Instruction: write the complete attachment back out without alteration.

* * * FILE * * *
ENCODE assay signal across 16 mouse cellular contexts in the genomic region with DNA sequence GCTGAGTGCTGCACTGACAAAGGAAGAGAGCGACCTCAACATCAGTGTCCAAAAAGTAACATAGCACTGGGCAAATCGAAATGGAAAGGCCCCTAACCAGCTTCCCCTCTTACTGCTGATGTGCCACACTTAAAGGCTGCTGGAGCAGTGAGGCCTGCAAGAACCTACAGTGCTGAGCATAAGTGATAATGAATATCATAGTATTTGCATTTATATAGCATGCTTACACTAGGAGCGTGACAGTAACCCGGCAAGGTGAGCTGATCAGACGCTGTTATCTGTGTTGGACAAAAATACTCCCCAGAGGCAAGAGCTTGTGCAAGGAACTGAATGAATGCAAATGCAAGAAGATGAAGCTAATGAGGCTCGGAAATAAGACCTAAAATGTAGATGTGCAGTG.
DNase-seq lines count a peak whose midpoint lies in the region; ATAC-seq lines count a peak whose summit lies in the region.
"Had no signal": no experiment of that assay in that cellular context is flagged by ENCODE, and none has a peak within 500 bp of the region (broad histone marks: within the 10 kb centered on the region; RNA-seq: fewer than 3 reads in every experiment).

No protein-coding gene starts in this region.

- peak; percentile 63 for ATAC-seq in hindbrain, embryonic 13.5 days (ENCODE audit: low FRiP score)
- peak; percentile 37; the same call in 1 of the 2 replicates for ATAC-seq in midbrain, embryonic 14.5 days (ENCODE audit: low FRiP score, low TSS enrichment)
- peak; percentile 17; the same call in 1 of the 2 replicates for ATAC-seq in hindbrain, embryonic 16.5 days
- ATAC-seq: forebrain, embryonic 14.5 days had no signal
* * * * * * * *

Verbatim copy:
ENCODE assay signal across 16 mouse cellular contexts in the genomic region with DNA sequence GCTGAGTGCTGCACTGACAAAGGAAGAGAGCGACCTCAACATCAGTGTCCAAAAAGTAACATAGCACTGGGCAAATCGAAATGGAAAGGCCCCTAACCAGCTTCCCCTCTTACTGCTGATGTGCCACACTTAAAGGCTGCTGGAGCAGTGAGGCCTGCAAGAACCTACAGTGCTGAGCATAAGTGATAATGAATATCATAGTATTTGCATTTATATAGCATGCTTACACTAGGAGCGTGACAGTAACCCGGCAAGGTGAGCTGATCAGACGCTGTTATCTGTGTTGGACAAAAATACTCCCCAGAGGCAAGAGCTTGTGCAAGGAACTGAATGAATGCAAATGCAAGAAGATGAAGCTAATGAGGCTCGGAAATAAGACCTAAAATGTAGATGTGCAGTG.
DNase-seq lines count a peak whose midpoint lies in the region; ATAC-seq lines count a peak whose summit lies in the region.
"Had no signal": no experiment of that assay in that cellular context is flagged by ENCODE, and none has a peak within 500 bp of the region (broad histone marks: within the 10 kb centered on the region; RNA-seq: fewer than 3 reads in every experiment).

No protein-coding gene starts in this region.

- peak; percentile 63 for ATAC-seq in hindbrain, embryonic 13.5 days (ENCODE audit: low FRiP score)
- peak; percentile 37; the same call in 1 of the 2 replicates for ATAC-seq in midbrain, embryonic 14.5 days (ENCODE audit: low FRiP score, low TSS enrichment)
- peak; percentile 17; the same call in 1 of the 2 replicates for ATAC-seq in hindbrain, embryonic 16.5 days
- ATAC-seq: forebrain, embryonic 14.5 days had no signal